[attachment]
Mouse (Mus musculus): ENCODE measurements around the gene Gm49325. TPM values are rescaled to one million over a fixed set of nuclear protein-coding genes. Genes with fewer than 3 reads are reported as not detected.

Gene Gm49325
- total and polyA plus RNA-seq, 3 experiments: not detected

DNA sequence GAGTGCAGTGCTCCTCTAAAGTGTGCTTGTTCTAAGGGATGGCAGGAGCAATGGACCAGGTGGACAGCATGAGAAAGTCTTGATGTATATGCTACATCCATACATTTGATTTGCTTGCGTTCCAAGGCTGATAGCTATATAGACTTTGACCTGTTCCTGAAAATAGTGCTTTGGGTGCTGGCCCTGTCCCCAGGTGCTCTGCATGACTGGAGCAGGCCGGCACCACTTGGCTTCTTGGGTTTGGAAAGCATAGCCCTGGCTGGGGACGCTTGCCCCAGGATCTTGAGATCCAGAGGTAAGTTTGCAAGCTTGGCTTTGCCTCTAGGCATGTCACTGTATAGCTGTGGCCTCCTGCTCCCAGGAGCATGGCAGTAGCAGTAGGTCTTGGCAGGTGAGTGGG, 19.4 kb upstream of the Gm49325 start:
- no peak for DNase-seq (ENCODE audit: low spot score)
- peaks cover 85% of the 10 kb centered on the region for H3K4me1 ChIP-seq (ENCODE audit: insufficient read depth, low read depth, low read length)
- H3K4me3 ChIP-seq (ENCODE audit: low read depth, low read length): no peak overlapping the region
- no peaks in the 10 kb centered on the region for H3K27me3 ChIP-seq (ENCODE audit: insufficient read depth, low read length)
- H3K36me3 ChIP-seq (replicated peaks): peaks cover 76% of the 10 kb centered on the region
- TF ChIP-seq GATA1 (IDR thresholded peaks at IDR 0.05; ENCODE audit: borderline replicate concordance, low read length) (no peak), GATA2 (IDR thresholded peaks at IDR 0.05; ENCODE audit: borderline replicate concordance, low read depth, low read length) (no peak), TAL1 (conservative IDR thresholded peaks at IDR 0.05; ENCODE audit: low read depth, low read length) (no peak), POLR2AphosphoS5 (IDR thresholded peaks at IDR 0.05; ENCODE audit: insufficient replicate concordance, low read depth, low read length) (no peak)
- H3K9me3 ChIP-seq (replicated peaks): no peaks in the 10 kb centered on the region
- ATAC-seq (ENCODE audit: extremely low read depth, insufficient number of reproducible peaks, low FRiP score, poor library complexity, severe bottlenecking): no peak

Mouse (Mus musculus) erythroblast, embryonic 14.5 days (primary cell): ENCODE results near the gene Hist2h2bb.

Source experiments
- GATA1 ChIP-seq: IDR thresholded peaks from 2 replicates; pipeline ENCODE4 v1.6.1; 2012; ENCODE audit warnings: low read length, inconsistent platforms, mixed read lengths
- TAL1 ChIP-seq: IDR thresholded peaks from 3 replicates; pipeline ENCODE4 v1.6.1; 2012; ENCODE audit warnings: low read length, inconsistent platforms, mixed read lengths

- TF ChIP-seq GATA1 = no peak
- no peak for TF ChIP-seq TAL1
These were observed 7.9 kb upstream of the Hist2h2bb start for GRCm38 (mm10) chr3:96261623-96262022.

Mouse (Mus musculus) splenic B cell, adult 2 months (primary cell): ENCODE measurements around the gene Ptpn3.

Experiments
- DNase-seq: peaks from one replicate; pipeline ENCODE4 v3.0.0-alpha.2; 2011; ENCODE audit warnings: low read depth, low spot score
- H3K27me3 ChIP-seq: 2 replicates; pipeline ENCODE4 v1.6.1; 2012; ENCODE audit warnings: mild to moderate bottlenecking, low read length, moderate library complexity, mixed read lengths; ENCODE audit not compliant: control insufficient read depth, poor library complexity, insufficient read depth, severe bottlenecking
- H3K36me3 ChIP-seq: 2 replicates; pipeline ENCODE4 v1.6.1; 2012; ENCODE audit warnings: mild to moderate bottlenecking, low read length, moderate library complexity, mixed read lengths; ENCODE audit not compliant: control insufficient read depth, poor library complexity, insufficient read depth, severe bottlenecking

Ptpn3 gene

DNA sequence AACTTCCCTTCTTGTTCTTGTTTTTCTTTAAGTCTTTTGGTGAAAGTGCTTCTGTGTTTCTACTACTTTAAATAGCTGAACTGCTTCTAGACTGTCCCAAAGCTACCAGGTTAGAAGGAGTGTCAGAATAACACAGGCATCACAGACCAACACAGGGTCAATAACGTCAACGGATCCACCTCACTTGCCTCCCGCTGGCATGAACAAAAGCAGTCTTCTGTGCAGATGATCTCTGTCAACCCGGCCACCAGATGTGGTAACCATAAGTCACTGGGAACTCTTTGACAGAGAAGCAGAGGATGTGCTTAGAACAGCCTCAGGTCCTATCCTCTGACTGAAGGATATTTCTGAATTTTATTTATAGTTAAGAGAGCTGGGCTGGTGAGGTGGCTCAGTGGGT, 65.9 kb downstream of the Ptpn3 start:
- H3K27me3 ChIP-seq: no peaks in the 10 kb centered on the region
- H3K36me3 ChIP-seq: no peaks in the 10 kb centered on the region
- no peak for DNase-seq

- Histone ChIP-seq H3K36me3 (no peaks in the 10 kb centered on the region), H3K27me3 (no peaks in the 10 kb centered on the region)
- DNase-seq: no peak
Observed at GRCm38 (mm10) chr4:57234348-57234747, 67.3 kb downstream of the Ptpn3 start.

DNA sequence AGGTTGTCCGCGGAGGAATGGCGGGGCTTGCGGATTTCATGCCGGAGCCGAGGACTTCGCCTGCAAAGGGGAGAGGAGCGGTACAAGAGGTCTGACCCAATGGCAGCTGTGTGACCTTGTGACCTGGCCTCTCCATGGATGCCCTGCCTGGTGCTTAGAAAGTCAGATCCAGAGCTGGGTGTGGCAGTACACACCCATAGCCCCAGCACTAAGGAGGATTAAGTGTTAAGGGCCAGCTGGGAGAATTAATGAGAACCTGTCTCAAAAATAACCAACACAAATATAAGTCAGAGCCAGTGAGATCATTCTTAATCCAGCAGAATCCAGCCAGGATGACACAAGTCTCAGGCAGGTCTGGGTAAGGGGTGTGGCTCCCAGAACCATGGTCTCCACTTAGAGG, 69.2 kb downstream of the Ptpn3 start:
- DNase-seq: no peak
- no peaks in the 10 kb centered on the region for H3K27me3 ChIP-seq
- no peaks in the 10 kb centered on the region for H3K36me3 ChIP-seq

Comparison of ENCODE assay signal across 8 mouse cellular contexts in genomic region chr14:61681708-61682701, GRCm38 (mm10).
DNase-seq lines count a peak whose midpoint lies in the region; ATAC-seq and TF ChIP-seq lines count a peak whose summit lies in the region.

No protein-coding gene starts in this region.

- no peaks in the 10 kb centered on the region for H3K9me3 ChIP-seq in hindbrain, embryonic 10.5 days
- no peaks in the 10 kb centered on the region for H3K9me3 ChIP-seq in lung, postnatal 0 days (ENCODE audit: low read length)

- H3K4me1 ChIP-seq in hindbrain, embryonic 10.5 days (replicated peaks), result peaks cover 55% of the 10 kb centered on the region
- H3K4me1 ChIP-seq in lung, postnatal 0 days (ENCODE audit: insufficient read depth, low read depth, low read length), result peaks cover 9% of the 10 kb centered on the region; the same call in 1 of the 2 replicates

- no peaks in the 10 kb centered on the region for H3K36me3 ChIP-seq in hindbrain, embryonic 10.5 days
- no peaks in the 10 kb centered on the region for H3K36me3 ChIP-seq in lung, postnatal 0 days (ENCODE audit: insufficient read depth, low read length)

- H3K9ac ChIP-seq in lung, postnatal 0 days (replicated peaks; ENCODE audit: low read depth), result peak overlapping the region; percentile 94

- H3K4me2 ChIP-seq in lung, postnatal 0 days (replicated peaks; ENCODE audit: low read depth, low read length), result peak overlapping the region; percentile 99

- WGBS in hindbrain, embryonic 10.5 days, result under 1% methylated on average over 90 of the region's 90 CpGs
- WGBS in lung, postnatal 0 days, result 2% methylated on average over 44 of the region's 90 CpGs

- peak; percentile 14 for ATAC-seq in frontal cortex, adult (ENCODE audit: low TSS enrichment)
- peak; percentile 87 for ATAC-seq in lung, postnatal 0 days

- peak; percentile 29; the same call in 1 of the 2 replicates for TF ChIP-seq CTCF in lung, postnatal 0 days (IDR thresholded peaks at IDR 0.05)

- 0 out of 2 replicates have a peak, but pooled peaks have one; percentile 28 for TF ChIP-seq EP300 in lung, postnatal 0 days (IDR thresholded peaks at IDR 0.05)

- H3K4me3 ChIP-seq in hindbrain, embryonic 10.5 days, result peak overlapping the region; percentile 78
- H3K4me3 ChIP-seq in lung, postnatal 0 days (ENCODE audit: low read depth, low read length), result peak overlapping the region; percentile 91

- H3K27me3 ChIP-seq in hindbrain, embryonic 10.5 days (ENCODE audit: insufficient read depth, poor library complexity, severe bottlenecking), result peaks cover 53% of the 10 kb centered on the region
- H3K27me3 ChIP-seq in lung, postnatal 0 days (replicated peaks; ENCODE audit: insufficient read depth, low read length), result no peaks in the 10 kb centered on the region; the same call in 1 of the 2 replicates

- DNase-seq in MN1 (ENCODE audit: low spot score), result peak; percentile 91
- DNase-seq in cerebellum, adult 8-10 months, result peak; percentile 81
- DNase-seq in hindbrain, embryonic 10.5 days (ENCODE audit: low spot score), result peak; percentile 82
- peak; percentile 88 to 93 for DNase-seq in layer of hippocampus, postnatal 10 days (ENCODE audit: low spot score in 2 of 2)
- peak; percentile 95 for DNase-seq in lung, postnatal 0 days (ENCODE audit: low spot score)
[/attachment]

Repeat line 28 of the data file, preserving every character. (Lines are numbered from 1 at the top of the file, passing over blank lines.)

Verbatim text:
- H3K36me3 ChIP-seq: no peaks in the 10 kb centered on the region